66 pages 2 hours read

John Boyne

All the Broken Places

Fiction | Novel | Adult | Published in 2022

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Character Analysis

Gretel Fernsby

Content Warning: This section of the guide discusses child and domestic abuse, gaslighting, suicidal ideation, self-harm, and grooming.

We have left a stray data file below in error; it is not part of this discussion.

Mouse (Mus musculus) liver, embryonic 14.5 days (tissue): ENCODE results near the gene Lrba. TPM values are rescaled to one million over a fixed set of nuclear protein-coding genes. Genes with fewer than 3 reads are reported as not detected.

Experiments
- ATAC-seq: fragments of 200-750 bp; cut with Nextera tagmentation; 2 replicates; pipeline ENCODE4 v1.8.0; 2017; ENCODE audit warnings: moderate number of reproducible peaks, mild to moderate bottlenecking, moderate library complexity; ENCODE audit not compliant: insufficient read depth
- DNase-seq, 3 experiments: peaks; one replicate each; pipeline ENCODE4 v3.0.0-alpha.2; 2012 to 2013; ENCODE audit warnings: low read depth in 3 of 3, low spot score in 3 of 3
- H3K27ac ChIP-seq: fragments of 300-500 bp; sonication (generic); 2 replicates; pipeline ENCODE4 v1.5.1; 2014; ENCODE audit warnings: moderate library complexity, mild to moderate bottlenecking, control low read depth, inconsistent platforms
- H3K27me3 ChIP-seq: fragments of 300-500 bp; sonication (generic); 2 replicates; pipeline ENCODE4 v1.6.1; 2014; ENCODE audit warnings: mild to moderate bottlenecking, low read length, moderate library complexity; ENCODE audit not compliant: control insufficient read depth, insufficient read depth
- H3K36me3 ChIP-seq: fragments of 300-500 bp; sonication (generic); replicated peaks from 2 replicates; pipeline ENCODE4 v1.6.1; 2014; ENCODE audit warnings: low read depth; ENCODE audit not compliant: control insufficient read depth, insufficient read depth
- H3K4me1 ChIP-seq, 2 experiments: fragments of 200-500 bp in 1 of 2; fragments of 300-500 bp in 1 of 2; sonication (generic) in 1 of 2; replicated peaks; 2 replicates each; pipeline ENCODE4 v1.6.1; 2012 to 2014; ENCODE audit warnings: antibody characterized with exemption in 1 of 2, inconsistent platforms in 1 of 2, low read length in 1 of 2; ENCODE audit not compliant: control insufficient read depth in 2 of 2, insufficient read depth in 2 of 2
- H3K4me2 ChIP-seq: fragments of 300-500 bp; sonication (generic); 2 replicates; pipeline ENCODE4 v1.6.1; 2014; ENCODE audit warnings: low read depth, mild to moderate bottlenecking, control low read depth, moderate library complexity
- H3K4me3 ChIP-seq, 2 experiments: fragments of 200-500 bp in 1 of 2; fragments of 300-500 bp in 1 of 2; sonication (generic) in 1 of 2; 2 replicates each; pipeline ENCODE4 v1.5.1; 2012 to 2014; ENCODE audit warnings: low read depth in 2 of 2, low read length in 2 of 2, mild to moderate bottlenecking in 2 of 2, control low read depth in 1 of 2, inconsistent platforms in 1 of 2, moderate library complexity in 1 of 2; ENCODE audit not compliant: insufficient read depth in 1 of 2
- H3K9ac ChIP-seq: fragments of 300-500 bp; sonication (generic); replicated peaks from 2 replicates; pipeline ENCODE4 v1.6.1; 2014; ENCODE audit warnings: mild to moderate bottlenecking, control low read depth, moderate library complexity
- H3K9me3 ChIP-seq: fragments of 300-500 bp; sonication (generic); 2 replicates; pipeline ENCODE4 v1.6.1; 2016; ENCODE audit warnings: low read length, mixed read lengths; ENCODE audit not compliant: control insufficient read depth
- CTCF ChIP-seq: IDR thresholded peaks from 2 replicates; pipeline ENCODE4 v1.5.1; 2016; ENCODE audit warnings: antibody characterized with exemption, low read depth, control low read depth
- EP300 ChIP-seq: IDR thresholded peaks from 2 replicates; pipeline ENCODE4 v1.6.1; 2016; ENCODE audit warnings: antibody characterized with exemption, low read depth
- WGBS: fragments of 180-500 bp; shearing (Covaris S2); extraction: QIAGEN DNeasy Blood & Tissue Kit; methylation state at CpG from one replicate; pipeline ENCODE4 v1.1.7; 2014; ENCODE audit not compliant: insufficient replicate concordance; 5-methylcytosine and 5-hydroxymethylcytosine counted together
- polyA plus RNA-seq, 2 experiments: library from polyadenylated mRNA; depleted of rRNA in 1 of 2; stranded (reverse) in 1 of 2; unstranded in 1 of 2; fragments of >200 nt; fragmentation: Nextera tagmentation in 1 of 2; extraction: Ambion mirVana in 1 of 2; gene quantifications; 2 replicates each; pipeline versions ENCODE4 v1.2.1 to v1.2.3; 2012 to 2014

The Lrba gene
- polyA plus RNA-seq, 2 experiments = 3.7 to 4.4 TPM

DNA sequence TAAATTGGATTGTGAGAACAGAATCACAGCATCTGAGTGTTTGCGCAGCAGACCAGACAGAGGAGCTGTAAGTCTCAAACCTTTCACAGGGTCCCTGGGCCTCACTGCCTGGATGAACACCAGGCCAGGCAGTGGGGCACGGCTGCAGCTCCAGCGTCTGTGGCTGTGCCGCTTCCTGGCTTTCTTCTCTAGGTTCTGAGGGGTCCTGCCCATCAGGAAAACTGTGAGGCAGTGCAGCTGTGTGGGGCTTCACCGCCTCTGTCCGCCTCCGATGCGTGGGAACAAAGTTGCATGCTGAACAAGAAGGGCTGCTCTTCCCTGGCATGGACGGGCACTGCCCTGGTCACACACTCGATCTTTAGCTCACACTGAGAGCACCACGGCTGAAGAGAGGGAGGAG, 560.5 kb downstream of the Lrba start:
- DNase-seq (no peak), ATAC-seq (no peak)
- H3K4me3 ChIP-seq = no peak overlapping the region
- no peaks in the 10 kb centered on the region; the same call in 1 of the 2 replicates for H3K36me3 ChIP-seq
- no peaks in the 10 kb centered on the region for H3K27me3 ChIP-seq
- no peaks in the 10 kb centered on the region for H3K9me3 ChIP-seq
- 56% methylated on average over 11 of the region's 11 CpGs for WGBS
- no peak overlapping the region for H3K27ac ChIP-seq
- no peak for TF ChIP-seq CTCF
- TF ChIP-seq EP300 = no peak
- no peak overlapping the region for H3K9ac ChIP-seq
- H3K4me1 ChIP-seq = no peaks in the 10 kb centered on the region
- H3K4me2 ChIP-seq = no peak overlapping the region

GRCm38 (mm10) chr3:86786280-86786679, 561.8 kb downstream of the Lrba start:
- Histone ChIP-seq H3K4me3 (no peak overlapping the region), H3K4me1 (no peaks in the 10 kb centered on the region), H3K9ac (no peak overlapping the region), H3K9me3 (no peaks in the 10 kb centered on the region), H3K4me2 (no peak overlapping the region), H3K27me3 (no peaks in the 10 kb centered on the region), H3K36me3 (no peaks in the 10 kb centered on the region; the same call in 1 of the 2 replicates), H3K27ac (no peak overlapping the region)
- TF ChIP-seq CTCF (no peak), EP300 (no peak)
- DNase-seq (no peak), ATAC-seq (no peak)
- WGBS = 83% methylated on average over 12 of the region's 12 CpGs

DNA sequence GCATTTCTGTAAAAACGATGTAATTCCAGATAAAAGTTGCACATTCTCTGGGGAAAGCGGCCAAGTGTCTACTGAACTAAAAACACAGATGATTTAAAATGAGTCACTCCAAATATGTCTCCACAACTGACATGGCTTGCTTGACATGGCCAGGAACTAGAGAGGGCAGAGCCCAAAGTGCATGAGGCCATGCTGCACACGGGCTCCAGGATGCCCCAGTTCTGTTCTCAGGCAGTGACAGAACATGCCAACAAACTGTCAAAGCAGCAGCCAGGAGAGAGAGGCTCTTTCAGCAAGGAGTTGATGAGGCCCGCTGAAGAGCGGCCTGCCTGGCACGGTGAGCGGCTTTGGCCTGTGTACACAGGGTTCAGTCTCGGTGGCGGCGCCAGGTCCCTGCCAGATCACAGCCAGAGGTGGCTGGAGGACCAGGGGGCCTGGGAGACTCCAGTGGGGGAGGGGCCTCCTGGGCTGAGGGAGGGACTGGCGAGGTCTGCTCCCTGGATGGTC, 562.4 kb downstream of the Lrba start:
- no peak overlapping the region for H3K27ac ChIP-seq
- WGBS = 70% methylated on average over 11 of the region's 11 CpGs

Gretel is the main character and the narrator. The story is in her voice, so everything the reader sees and hears filters through her perspective. Whether Gretel is the protagonist or the antihero is a matter of perspective, one that Boyne invites readers to consider via Gretel’s characterization and the events that shape her life. Gretel’s father being the commander of Auschwitz might disqualify her as a traditional protagonist: As the product of a Nazi family, Gretel lacks a heroic background. She qualifies as an antihero—a main character with many faults—yet these faults invite sympathy more typical of a protagonist. She’s open about her struggles with her guilt, and her journey to make amends with the Western world is disarming. Like a traditional hero, Gretel is compassionate. She doesn’t turn her back on Madelyn and Henry but saves them from the brutality of Alex’s abuse. In 1953, her lack of cruelty precludes her from killing Hugo. She also looks after Heidi and helps her son despite his rapaciousness.